As you analyze your commerce data, be aware of these factors and common misconceptions. If you need assistance with making sure you are using your Commerce schema correctly, do not hesitate to contact support.
Many of your tables contain a column named
entity\_id. In each table that contains an
entity\_id, that column is used to identify unique rows.
For example, each row in the
sales\_order table is a unique order. The primary key in this table is called
entity\_id. This column can be thought of as
order\_id. In a separate table,
customer\_entity, each row represents a unique customer. The primary key in this table is also called
entity\_id, which can be thought of as
In those tables,
sales\_order.entity\_id does not equal
customer\_entity.entity\_id. This holds true for all sets of tables that contain
table\_A.entity\_id does not equal
If you allow customers to order from your site without having an account (guest orders), those customers will not populate as a row in your
customer\_entity table. Additionally, each order placed by a guest will have a null
customer\_id value on the
Therefore, if you wish to track your guests’ behaviors over time, all customer-level columns must to be calculated on the
sales\_order table, using a customer identifier such as
If you utilize the
sales\_order table as a customer table, you must then be careful when creating customer-level metrics. For example, consider an average lifetime revenue metric. This metric is used to identify the average lifetime revenue across your customer base. This first requires a new column that, for each customer, returns their lifetime revenue. Then you must average this column to obtain your customers’ average lifetime revenue.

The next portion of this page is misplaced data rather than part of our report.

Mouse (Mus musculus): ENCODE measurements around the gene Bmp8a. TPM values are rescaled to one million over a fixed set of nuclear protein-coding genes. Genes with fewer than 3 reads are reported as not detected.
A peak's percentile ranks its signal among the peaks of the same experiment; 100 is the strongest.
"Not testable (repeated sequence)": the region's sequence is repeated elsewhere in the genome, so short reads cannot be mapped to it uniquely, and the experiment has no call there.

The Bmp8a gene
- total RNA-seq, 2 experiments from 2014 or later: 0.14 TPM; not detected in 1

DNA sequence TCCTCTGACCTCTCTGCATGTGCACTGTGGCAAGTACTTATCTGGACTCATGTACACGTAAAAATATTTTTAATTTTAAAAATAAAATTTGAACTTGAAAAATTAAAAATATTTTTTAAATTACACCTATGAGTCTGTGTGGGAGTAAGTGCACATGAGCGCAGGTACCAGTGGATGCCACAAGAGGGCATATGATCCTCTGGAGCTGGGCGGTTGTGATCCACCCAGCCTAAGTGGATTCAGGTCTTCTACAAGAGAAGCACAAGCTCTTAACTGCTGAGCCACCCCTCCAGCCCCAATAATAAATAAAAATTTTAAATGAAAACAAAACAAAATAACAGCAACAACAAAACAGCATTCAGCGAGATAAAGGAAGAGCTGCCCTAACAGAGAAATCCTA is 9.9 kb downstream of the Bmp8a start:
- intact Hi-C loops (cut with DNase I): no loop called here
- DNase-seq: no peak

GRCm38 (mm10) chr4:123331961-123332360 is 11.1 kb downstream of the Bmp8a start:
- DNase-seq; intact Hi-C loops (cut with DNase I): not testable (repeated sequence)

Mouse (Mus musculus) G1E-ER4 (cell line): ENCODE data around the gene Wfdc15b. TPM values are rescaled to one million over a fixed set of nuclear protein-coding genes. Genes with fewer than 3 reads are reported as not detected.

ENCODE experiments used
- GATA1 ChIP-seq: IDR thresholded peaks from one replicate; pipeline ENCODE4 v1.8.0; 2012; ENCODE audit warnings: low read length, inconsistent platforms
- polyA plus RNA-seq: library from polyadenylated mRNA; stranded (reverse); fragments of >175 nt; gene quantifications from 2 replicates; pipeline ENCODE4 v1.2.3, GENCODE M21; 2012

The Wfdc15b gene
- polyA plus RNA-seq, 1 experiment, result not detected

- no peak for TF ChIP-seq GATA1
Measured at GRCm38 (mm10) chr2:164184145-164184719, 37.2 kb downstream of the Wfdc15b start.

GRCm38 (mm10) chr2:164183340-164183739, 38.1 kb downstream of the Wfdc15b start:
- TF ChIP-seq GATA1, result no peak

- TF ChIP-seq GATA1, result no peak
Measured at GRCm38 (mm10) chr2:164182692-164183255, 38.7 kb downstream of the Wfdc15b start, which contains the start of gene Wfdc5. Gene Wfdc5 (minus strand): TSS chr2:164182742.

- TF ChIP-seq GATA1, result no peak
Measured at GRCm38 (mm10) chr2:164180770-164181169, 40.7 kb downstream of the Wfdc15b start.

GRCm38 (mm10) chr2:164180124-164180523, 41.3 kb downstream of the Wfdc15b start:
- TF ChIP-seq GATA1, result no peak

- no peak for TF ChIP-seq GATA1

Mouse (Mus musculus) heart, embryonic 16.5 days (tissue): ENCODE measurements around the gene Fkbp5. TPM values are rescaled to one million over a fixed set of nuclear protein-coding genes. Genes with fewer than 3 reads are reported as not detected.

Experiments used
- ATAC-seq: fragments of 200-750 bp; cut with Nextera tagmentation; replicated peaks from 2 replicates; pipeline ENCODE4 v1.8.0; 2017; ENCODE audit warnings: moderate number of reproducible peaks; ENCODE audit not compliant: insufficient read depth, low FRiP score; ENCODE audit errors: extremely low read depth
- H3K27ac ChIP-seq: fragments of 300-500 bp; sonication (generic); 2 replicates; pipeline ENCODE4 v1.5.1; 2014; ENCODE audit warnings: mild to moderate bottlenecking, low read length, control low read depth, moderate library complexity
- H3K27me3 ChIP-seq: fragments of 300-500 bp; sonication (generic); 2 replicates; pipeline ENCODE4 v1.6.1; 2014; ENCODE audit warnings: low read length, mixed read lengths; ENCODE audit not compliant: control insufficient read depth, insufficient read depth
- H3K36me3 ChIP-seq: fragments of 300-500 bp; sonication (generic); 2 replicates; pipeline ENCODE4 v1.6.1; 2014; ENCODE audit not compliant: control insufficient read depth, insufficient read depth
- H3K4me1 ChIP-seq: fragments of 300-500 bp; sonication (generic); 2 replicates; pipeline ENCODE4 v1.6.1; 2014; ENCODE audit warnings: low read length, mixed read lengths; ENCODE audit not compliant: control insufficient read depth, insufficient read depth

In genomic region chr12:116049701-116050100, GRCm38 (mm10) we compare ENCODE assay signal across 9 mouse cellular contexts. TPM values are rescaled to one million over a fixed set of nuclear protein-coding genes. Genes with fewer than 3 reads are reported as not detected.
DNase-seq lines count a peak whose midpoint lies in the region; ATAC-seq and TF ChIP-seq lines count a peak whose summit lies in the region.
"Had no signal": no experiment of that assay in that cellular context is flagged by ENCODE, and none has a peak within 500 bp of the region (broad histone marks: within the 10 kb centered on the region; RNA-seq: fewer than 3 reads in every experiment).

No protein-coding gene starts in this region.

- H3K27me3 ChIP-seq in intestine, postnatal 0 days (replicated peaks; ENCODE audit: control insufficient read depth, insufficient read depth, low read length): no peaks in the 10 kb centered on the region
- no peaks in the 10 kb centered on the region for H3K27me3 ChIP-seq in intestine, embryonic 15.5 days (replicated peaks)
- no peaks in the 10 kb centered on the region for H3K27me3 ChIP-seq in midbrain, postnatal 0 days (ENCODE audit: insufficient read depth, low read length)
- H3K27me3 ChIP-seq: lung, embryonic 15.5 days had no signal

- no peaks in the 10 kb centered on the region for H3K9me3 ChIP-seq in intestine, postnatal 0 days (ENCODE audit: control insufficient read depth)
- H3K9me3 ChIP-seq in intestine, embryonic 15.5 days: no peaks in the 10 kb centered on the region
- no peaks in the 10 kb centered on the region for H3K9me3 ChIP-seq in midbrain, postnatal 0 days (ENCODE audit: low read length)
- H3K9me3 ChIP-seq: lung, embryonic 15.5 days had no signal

If you are able to use the
customer\_entity table, each row is a single customer, and each customer only exists in that table one time. Therefore, when you have the lifetime revenue column, all you need is to create an average metric. However, if you use the
sales\_order table as your customer table, a customer can potentially exist in numerous rows. After setting up the lifetime revenue column, each order (row) placed by a given customer will show that customer’s lifetime revenue; but you only want to include that customer once in your overall average metric.
The trick here is that you must add a filter to your metric that ensures you only include each customer one time. We encourage you to create and use a filter set called Customers we count that will filter for Customer’s order number = 1 (among other filters you may need to exclude unwanted customers). Adding this filter ensures you will only include each customer one time in a customer-level metric.
Products can have multiple categories, and categories can be used for more than one product. Therefore, when setting up category-level analyses, you must be careful to use the correct definitions. Do you want the top level category? Second level category? What if the product can fall into multiple top level categories?
Imagine a pair of jeans that falls into three different category levels, as defined by a Commerce implementation: ‘Clothing’ (top level), ‘Outerwear’ (second level), and ‘Pants’ (third level). You might wish to analyze your categories performance by number of units sold. The metric you will need for this analysis is Items sold, which is built on the
sales\_order\_item table. Therefore, you need to move category-level information onto the items table. Each row on the
sales\_order\_item table will have an associated
product\_id, so if you know the categories associated with a product, you can bring that information over to the desired table.
Before moving any data, you must first know the proper joins and filters to ensure you grab the correct category. For some analyses, you may need to know ‘Pants’, but in other analyses, ‘Clothing’ might be more appropriate. These are distinct categories that are identified separately. Knowing how each category level is defined will ensure you are able to attribute unit sales to the appropriate category for your specific analysis.
Now, imagine you also have an ‘Our Favorites’ top level category on the home page of your website. Perhaps you have implemented your Commerce store to include these jeans in both the ‘Clothing’ category as well as the ‘Our Favorites’ category. If so, then this pair of jeans will have more than one top level category. In that case, moving a single top level category over to the
sales\_order\_item table does not quite make sense, as there are multiple options. To account for this, we suggest creating yes/no columns that check for specific categories. For example,
Is product in Clothing category? and
Is product in Our Favorites category? columns will allow you to check if a product falls into those specific categories.